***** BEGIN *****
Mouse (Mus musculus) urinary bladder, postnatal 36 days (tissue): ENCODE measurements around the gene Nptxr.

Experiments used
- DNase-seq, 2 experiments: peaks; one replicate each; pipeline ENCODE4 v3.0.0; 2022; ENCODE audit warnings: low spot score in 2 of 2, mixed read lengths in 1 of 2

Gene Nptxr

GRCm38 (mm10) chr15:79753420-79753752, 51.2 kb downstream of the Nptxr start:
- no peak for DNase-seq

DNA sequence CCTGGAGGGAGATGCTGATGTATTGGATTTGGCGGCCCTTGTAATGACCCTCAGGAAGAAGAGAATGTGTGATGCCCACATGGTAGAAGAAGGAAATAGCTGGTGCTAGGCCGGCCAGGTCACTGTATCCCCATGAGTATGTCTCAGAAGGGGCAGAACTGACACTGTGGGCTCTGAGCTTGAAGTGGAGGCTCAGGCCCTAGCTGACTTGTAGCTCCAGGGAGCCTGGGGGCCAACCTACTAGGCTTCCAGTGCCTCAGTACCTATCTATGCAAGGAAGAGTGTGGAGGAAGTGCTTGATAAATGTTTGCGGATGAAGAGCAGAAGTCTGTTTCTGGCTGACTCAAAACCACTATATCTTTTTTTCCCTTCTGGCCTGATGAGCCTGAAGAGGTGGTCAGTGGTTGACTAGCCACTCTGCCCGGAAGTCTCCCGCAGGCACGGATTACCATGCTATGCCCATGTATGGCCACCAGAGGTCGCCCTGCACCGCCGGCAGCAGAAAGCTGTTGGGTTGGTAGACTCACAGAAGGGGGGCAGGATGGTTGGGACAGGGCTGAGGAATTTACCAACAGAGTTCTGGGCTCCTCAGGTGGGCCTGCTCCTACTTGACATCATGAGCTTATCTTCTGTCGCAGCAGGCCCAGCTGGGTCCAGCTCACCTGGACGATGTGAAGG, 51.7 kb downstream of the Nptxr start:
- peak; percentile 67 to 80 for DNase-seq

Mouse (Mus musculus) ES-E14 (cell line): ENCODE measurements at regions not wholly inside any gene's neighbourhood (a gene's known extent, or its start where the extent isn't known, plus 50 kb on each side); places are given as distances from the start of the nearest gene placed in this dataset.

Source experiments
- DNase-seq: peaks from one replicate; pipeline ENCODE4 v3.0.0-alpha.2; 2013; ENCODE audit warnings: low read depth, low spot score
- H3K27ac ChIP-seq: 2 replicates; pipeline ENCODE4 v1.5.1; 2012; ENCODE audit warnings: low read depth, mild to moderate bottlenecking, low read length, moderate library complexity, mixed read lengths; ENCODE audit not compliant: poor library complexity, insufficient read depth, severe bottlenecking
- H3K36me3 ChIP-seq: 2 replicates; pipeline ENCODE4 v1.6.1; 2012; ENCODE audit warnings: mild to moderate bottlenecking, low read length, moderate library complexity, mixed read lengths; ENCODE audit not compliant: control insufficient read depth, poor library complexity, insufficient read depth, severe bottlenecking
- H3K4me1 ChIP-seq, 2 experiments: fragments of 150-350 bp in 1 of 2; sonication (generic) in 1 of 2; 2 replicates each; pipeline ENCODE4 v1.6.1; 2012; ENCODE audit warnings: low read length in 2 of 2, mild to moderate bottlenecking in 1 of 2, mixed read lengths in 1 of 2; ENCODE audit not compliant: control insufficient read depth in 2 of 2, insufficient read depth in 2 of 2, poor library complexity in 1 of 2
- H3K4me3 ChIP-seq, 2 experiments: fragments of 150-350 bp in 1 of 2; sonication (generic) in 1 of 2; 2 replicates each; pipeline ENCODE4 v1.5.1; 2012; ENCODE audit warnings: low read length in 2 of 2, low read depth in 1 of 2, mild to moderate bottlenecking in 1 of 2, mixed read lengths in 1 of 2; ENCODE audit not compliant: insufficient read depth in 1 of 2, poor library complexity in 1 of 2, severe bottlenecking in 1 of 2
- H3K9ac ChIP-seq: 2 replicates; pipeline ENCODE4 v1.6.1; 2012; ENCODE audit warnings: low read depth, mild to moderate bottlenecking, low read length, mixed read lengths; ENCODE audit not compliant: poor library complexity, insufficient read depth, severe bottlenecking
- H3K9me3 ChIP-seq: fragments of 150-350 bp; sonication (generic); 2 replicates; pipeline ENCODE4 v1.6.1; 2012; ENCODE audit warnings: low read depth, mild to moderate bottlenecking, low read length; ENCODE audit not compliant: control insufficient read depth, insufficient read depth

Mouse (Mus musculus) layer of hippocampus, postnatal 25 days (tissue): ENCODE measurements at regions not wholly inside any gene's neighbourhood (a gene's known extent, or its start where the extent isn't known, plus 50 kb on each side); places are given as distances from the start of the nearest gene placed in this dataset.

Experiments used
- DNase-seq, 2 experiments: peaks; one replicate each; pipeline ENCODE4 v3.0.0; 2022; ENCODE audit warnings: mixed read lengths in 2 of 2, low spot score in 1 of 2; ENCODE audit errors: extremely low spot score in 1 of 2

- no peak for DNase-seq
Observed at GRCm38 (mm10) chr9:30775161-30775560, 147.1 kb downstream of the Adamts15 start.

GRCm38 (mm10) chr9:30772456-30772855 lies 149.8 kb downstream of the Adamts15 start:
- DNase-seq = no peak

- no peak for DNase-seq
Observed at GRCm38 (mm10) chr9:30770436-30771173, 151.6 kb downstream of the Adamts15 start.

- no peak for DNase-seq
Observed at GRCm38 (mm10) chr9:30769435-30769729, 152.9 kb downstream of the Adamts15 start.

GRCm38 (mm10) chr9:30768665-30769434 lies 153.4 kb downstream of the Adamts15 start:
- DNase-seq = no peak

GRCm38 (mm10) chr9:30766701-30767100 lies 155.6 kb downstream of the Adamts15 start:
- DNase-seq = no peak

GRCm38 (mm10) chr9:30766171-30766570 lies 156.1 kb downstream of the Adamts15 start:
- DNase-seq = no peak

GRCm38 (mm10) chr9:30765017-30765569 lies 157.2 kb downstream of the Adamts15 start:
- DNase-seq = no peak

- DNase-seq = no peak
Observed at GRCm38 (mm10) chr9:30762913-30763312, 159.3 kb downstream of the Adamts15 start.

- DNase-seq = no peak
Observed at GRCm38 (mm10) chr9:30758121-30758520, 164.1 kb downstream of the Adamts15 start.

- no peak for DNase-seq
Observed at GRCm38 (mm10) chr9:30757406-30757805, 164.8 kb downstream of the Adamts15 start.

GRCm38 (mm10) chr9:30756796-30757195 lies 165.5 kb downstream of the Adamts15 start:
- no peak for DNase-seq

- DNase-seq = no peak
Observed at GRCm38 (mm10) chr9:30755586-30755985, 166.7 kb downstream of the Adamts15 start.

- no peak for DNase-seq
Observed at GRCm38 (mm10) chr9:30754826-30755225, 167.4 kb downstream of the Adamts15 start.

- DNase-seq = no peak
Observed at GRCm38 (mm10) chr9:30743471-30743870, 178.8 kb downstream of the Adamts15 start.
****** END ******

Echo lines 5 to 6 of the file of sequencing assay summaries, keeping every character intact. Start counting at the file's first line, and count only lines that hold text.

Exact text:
GRCm38 (mm10) chr15:79753420-79753752, 51.2 kb downstream of the Nptxr start:
- no peak for DNase-seq